In addition to Fallout 2, I have started a new character in one of my favorite game releases of the last few years: Dark Souls. I’m sure all of you know about this difficult game, so I won’t harp on it too much other than to say it’s great to be treated with respect by a game. Much like STALKER, Dark Souls drops the player into the world, says “good luck, jerk”, and immediately begins to assault him or her. I finished the game before with a min-maxed build that makes the game relatively easier, but this time I am using a decidedly more challenging dexterity based build relying on avoidance and backstabs. Wish me luck!
Ah yes, what is next? I thought about making my own choice, but I decided to leave it up to the random number generator. I was pleasantly surprised:
Well, folks, just after traversing the Stygian Abyss in Ultima 4, it looks like I need to re-enter in Ultima Underworld. This is a huge blindspot in my backlog considering I’ve never played the game at all. I assume a lot has changed in the Abyss since I found the Codex of Infinite wisdom, so join me as I investigate what has happened.
While the blog is growing slowly but surely, I would like to thank those who have helped and encouraged me. My good friend, Nathan Madison, has been a big encouragement for my writing and has recently published his own book: Anti-Foreign Imagery in American Pulps and Comic Books, 1920-1960. It is being published by McFarland Books and is well worth a look if you are interested in pulp fiction and classic comics. He continues to work tirelessly and I look forward to what he does next. (Watch out for those spiders in your comics, though, buddy.)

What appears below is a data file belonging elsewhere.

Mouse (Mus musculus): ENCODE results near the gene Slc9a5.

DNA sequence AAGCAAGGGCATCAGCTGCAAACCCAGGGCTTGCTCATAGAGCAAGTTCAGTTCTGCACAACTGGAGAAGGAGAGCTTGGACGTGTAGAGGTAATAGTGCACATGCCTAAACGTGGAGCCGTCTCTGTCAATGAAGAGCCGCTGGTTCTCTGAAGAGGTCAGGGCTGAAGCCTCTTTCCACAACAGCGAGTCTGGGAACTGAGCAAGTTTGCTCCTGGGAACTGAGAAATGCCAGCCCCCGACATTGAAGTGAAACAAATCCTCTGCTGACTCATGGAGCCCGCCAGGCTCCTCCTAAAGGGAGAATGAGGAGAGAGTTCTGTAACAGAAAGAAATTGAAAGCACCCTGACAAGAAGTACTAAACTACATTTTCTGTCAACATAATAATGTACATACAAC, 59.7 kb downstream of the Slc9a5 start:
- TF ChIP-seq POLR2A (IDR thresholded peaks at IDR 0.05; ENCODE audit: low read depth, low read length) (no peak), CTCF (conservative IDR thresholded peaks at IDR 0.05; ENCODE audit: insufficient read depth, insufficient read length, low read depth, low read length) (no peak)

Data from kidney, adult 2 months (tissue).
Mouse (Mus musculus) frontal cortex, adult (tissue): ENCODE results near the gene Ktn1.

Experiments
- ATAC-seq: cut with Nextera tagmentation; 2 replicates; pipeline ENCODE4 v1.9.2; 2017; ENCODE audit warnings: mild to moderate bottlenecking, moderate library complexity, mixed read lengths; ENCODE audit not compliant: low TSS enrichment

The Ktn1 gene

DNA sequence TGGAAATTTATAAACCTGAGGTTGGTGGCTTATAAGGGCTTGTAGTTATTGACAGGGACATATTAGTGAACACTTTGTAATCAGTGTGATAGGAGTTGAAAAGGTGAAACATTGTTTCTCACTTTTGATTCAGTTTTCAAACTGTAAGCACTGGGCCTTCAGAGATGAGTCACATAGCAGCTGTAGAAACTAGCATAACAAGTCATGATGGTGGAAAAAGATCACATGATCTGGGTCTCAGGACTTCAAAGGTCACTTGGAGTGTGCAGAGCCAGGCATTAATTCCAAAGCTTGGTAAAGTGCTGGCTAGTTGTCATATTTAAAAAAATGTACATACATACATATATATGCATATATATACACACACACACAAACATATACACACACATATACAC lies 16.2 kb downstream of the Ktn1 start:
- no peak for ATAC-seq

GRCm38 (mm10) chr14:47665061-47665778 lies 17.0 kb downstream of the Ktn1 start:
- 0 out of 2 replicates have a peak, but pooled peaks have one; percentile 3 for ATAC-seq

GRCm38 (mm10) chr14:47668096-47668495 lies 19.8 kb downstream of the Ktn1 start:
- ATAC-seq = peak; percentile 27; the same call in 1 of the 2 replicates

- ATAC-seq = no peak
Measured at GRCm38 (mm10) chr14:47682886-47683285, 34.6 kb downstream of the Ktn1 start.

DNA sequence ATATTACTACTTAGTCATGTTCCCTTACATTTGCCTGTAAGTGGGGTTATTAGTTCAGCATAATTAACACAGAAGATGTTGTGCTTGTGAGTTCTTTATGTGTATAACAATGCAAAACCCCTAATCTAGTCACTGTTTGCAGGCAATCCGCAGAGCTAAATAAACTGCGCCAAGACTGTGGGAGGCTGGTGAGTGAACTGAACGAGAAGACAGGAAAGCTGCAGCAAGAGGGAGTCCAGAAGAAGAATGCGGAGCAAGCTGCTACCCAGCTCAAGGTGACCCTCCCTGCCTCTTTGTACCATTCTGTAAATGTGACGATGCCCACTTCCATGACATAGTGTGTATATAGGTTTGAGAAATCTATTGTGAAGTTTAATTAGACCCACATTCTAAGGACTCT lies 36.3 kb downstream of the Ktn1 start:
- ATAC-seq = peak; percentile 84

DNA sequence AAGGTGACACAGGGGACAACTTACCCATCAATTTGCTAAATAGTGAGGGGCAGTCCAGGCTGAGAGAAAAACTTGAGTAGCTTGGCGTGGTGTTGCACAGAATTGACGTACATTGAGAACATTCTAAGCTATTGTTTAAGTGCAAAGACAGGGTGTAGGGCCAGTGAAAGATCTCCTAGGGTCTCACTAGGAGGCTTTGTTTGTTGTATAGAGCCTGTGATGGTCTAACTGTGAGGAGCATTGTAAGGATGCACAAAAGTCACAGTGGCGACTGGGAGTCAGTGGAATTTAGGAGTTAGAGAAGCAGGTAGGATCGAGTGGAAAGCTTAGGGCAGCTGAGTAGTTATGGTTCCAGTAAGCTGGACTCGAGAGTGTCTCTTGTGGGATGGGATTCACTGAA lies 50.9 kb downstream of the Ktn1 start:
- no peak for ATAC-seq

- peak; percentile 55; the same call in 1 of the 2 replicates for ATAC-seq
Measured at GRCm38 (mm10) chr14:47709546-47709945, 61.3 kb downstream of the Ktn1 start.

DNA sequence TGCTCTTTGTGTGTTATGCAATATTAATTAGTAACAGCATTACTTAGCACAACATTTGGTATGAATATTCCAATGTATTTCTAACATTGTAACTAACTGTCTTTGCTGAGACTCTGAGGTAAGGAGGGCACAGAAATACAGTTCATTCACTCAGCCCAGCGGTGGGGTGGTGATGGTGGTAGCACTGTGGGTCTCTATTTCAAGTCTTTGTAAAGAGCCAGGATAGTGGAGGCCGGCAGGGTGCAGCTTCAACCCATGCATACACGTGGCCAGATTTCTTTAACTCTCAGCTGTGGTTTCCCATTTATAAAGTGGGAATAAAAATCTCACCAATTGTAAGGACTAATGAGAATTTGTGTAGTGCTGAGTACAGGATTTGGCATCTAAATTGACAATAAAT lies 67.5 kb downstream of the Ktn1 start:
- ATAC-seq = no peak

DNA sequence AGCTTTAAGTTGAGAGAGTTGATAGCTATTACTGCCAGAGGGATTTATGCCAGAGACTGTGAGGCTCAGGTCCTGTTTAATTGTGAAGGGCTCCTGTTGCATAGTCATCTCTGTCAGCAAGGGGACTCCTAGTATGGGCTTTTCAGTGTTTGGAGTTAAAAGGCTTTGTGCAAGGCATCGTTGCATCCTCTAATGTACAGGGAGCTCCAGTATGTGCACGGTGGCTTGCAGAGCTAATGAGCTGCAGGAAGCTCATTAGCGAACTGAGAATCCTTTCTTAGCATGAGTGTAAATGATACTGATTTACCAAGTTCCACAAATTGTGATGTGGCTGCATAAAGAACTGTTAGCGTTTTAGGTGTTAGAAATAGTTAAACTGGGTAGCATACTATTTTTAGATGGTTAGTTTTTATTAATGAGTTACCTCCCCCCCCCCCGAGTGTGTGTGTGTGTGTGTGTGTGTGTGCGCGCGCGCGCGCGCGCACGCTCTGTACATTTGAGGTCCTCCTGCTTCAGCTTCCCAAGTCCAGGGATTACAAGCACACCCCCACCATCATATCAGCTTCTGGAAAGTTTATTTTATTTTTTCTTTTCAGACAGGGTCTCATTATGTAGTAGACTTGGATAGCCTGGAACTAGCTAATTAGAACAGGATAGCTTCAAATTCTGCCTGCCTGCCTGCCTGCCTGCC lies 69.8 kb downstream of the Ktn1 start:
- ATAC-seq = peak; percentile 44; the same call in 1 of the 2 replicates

I also want to thank Kole Ross and Gary Butterfield of the Watch Out for Fireballs podcast, once again. They produce one of the highest quality video game podcasts I’ve listened to and are continuing to have great conversations about classic games. I encourage you to listen to their recent discussion of the original Fallout and other classic games on Itunes or Stitcher. I also HIGHLY recommend you check out the other shows on their network Duckfeed.tv: The Level is a round table modern video games discussion show, Those Damn Ross Kids which is a comedy podcast featuring brothers Kris and Kole Ross, as well as Gary Butterfield’s new show The Pitch in which he and his pal discuss cockamamie schemes for new products. While you are there, please be sure to listen to Gary’s Dead Idea Valhalla Podcast which was an inspiration for my openness in this blog. It’s a great show with good stories, comedy bits, and cool music to listen to.
Finally, be sure to check out the gaming community website CheerfulGhost.com. Jon Dodson has created a community where you can easily discuss the games you own with other players. Link your account to your Steam ID, Playstation 3 account, and XBOX account to have all your games added automatically! Part of the reason I started this blog was to start discussion about what I find interesting in games and this website is a great place to do the same.
I’ll see you next time when we venture into the Stygian Abyss in Ultima Underworld.